ńņš. 4 |

(Figure 3bb will be inserted here; too bad you canā™t see it now.)

It is sometimes desirable to avoid points of inļ¬‚ection, when d is positive, and

to require the curve to remain inside the triangle determined by its initial and

ļ¬nal directions. This can be achieved by using three dots instead of two when you

specify a curve: The program

for d = 0 step 10 until 120:

draw (0, 0){dir 60} . . . {dir ā’d}(6cm , 0); endfor

Chapter 3: Curves 19

generates the curves bounded

controls

DESCARTES

DĀØ rer

u

Tory

Da Vinci

Serlio

(Figure 3cc will be inserted here; too bad you canā™t see it now.)

GOUDY

which are the same as before except that inļ¬‚ection points do not occur for the small

values of d. The ā˜. . .ā™ speciļ¬cation keeps the curve āboundedā inside the triangle that

is deļ¬ned by the endpoints and directions; but it has no eļ¬ect when there is no such

triangle. More precisely, suppose that the curve goes from z0 to z1 ; if thereā™s a point z

such that the initial direction is from z0 to z and the ļ¬nal direction is from z to z1 ,

then the curve speciļ¬ed by ā˜. . .ā™ will stay entirely within the triangle whose corners are

z0 , z1 , and z. But if thereā™s no such triangle (e.g., if d < 0 or d > 120 in our example

program), both ā˜. . .ā™ and ā˜. .ā™ will produce the same curves.

In this chapter we have seen lots of diļ¬erent ways to get

to draw curves. And thereā™s one more way, which subsumes all of the others.

If changes to tensions, curls, directions, and/or boundedness arenā™t enough to

produce the sort of curve that a person wants, itā™s always possible as a last

resort to specify all four of the points in the four-point method. For example,

the command

draw z4 . . controls z1 and z2 . . z6

will draw the following curve from z4 to z6 :

(Figure 3n will be inserted here; too bad you canā™t see it now.)

And so I think I have omitted nothing

that is necessary to an understanding of curved lines.

Ā“

ā” RENE DESCARTES, La GĀ“omĀ“trie (1637)

e e

Rules or substitutes for the artistā™s hand must necessarily be inadequate,

although, when set down by such men as

DĀØrer, Tory, Da Vinci, Serlio, and others,

u

they probably do establish canons of proportion and construction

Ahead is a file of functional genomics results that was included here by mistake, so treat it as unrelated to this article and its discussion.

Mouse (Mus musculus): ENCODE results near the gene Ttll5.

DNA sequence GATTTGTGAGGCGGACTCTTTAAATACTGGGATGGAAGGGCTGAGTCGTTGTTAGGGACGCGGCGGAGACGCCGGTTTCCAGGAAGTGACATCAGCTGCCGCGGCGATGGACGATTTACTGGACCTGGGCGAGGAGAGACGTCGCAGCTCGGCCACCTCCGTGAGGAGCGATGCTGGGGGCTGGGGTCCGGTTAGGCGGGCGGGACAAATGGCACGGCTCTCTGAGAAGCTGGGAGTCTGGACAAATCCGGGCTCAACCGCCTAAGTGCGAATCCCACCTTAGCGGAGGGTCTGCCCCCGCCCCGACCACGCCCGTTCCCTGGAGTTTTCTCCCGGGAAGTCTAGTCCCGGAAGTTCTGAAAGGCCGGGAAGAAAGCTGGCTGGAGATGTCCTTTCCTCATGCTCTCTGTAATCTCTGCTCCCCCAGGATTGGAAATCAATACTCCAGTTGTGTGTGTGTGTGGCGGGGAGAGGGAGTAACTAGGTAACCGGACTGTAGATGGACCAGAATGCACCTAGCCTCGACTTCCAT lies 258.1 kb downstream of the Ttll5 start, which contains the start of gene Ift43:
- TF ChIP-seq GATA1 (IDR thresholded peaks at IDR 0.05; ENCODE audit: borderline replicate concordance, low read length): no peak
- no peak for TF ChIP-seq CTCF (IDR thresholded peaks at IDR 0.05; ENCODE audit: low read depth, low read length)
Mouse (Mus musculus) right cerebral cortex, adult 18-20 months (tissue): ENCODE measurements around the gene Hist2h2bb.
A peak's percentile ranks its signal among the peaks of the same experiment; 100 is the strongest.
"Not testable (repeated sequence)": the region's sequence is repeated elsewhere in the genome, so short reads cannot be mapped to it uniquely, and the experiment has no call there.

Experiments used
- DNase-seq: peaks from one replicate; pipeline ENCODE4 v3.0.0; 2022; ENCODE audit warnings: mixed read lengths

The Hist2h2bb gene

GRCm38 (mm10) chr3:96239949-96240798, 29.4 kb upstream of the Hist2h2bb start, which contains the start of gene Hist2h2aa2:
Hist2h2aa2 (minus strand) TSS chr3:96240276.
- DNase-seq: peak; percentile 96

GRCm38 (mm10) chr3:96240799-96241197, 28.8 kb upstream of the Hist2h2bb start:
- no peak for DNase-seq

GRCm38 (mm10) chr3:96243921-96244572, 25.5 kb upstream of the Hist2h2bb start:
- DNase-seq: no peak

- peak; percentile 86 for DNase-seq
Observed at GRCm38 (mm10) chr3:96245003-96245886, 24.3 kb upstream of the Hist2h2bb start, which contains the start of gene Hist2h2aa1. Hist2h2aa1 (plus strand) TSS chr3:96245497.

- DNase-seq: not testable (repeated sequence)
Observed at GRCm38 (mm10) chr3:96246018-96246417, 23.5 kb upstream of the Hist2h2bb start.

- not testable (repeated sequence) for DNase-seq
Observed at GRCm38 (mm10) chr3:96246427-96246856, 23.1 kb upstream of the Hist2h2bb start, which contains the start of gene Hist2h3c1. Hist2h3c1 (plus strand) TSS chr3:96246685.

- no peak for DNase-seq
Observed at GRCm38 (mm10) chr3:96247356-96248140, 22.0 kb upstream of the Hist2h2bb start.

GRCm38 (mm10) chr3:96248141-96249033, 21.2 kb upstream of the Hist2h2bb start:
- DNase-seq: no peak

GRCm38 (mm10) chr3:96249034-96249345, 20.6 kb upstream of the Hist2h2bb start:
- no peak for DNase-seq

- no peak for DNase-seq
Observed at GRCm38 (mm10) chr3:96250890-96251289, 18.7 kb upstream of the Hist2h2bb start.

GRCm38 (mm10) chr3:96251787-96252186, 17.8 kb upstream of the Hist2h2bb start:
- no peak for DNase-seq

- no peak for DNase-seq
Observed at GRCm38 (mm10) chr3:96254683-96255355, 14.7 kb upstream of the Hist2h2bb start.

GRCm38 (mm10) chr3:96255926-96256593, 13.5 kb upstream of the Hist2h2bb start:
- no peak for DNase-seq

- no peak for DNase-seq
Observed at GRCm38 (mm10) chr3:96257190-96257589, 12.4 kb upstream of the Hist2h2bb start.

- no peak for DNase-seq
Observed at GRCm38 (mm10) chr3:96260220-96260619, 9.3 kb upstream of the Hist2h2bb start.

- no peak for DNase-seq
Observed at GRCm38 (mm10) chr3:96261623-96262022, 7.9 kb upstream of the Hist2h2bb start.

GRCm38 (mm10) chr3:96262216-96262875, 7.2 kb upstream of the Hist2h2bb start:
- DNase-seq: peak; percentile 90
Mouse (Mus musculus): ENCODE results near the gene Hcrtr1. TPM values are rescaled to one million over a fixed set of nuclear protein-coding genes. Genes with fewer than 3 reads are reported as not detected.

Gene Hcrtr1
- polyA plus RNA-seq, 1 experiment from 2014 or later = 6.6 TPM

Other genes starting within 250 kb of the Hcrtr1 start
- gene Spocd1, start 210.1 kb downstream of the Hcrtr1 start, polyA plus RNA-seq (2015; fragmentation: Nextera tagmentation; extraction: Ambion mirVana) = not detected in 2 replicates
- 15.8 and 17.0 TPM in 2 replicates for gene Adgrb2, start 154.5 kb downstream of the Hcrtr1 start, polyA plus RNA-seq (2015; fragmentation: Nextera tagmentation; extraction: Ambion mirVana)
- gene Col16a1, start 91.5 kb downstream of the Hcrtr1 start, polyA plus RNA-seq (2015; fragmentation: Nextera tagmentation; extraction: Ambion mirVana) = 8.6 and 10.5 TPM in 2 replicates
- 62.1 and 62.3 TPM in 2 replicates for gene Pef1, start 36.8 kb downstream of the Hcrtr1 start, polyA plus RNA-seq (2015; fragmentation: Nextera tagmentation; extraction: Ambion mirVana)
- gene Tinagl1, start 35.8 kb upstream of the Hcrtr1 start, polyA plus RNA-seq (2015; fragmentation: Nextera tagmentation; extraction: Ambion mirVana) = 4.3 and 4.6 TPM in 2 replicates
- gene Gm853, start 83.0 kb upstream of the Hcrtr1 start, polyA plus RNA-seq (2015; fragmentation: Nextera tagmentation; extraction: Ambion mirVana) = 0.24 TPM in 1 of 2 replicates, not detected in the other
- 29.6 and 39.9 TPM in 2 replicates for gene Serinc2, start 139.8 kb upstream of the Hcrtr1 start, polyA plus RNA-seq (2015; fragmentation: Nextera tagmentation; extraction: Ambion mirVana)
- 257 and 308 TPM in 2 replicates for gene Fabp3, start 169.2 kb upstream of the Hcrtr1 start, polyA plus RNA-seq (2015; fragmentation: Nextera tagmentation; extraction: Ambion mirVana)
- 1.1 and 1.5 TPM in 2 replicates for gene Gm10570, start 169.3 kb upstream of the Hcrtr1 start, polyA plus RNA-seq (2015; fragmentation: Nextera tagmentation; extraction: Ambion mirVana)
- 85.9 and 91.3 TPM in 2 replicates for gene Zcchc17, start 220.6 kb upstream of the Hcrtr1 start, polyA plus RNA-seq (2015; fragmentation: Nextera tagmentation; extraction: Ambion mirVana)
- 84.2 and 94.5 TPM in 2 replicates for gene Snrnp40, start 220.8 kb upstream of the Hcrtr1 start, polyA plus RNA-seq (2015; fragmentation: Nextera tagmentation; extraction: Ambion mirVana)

which aļ¬ord a sound basis upon which to present new expressions.

ā” FREDERIC W. GOUDY, Typologia (1940)

(page 20)

4

Pens

Chapter 4: Pens 21

Our examples so far have involved straight lines or curved lines that look as pen

nib

if they were drawn by a felt-tip pen, where the nib of that pen was perfectly bean

round. A mathematical ālineā has no thickness, so itā™s invisible; but when we scaled

pickup

plot circular dots at each point of an inļ¬nitely thin line, we get a visible line draw

that has constant thickness. pencircle

pt

Lines of constant thickness have their uses, but also provides xscaled

several other kinds of scrivenerā™s tools, and we shall take a look at some of them yscaled

rotated

in this chapter. Weā™ll see not only that the sizes and shapes of pen nibs can be

varied, but also that characters can be built up in such a way that the outlines

of each stroke are precisely controlled.

First letā™s consider the simplest extensions of what we have seen before.

The letter ā˜ ā™ of Chapter 2 and the kidney-bean ā˜ ā™ of Chapter 3 were drawn

with circular pen nibs of diameter 0.4 pt, where ā˜ptā™ stands for a printerā™s point;*

0.4 pt is the standard thickness of a ruled line ā˜ ā™ drawn by TEX. Such a

penpoint can be speciļ¬ed by telling to

pickup pencircle scaled 0.4pt ;

will use the pen it has most recently picked up whenever it is asked

to ā˜drawā™ anything. A pencircle is a circular pen whose diameter is the width

of one pixel. Scaling it by 0.4pt will change it to the size that corresponds

to 0.4 pt in the output, because pt is the number of pixels in 1 pt. If the key

points (z1 , z2 , z3 , z4 , z5 , z6 ) of Chapters 2 and 3 have already been deļ¬ned, the

commands

pickup pencircle scaled 0.8pt ;

draw z5 . . z4 . . z1 . . z3 . . z6 . . cycle

will produce a bean shape twice as thick as before: ā˜ ā™ instead of ā˜ ā™.

More interesting eļ¬ects arise when we use non-circular pen nibs. For

example, the command

pickup pencircle xscaled 0.8pt yscaled 0.2pt

picks up a pen whose tip has the shape of an ellipse, 0.8 pt wide and 0.2 pt tall;

magniļ¬ed 10 times, it looks like this: ā˜ ā™. (The operation of āxscalingā mul-

tiplies x coordinates by a speciļ¬ed amount but leaves y coordinates unchanged,